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I know some scientists and trainers used hand signals to communicate with dolphins. The problem is: the dolphins have no hand to express themselves. With chimpanzees, we see how creative they are, not only in creating new words, but also in teaching their offspring without being told to do so (not sure if it was Jane Goodall who told that story in Through a Window).

So, what additional techniques could be used with cetaceans to really communicate with them?

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  • $\begingroup$ I’m voting to close this question because it is vague and open-ended (encouraging opinions rather than fact-based answers). It also doesn't demonstrate the expected prior research. $\endgroup$
    – tyersome
    May 5 at 20:01

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In terms of training dolphins, it doesn't matter that they can't replicate a hand signal - just that they can learn to associate that visual stimuli with a behaviour.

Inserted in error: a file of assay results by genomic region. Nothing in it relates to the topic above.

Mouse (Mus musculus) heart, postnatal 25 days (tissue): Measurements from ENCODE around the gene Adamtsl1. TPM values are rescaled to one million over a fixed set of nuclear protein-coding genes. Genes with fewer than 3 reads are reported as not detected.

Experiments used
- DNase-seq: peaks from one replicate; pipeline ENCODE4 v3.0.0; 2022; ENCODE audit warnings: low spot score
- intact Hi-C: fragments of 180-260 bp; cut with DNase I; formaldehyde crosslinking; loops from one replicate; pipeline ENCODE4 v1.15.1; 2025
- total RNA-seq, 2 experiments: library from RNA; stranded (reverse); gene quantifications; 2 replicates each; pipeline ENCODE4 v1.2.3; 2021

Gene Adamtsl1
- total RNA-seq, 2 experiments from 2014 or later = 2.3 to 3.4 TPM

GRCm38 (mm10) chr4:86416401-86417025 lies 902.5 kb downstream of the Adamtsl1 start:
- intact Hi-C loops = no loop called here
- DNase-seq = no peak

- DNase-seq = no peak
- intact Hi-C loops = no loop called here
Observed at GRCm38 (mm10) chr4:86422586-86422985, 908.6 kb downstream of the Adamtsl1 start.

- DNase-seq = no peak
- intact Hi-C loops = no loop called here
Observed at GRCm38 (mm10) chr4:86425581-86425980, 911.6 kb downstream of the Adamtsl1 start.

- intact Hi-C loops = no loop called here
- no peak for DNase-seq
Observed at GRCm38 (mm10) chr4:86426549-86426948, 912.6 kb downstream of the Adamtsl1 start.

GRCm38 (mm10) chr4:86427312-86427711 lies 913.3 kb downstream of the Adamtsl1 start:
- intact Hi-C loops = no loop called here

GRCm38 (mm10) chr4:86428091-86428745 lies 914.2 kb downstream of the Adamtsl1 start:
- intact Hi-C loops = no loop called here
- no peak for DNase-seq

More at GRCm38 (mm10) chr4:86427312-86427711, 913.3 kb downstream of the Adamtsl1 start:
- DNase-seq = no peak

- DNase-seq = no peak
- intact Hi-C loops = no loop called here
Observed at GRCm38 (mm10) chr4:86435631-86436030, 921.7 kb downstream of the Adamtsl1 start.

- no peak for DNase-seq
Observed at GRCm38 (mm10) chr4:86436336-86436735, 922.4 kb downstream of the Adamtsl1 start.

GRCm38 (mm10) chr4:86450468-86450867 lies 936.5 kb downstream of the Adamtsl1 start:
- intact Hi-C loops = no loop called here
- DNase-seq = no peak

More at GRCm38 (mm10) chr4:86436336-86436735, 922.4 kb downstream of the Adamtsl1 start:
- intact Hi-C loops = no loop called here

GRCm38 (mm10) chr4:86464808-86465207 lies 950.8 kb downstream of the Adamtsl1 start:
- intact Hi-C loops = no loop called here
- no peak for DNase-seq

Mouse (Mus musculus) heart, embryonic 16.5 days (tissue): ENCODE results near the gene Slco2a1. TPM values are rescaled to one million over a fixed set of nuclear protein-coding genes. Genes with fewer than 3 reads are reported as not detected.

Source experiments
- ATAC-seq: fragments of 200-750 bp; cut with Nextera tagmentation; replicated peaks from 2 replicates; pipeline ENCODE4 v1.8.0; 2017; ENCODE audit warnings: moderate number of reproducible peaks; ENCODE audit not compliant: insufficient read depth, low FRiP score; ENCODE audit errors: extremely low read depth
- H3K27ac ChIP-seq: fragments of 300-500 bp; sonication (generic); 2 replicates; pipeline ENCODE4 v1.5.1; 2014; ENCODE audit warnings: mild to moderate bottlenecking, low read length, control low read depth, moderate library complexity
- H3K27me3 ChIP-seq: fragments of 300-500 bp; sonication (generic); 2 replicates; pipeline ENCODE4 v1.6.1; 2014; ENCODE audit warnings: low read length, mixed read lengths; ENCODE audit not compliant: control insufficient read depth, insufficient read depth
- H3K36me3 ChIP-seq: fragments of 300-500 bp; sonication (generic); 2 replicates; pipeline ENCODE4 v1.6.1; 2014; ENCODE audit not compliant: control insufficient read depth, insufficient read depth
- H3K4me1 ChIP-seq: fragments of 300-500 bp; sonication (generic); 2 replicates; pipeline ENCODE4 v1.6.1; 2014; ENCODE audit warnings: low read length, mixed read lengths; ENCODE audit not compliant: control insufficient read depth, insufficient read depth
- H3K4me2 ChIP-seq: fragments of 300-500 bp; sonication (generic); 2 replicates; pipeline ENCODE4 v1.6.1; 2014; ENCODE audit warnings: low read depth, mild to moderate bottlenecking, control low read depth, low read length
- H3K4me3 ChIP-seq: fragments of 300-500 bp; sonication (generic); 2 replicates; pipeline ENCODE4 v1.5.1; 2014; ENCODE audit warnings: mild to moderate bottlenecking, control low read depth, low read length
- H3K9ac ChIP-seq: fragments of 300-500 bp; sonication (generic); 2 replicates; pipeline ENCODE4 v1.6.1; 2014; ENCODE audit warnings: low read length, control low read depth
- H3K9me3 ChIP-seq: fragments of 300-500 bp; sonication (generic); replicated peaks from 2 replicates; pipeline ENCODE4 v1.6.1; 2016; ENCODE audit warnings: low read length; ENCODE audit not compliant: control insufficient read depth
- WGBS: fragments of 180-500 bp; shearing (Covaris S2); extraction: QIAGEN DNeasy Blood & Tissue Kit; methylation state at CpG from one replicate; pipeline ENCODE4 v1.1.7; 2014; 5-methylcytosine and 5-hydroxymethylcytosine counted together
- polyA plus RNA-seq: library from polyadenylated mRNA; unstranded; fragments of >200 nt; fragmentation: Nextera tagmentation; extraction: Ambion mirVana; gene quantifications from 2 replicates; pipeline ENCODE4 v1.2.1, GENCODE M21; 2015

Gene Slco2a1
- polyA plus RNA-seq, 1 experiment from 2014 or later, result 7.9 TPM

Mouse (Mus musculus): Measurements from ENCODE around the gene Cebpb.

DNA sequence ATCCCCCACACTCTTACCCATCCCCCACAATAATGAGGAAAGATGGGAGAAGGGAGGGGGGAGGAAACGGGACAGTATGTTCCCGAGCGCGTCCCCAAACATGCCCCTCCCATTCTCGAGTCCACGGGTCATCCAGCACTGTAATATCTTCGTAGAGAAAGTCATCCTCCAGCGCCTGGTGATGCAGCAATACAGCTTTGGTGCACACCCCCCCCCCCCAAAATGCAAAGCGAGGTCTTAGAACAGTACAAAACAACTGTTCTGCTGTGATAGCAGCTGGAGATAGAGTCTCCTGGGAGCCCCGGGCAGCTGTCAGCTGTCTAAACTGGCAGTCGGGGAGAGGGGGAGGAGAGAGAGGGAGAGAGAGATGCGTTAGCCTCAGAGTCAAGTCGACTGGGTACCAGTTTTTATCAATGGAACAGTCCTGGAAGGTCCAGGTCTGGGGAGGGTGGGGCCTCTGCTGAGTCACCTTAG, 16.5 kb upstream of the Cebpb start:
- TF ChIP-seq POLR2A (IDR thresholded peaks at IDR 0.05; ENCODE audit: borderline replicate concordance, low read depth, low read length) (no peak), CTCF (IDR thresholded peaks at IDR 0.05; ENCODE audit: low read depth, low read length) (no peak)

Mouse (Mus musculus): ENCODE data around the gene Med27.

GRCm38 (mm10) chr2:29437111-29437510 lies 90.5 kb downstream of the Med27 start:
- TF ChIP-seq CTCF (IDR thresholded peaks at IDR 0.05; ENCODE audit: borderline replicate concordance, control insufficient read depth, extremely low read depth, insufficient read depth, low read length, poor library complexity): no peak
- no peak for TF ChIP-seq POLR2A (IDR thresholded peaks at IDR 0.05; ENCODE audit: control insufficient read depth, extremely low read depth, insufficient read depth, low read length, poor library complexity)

For communicating with dolphins, one of the most common modalities is sound, either through playbacks of their own/conspecific sounds, or through synthetic sounds that aren't thought to be in their repertoire. Here is a review from Denise Herzing who has done a lot of this work on a wild dolphin population, with some reference to bird and primate work: https://www.animalbehaviorandcognition.org/uploads/journals/13/04.Nov2016-Herzing_HH(6)-final.pdf

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  • $\begingroup$ That's a very interesting paper. Thank you! $\endgroup$
    – Rodrigo
    May 3 at 15:33

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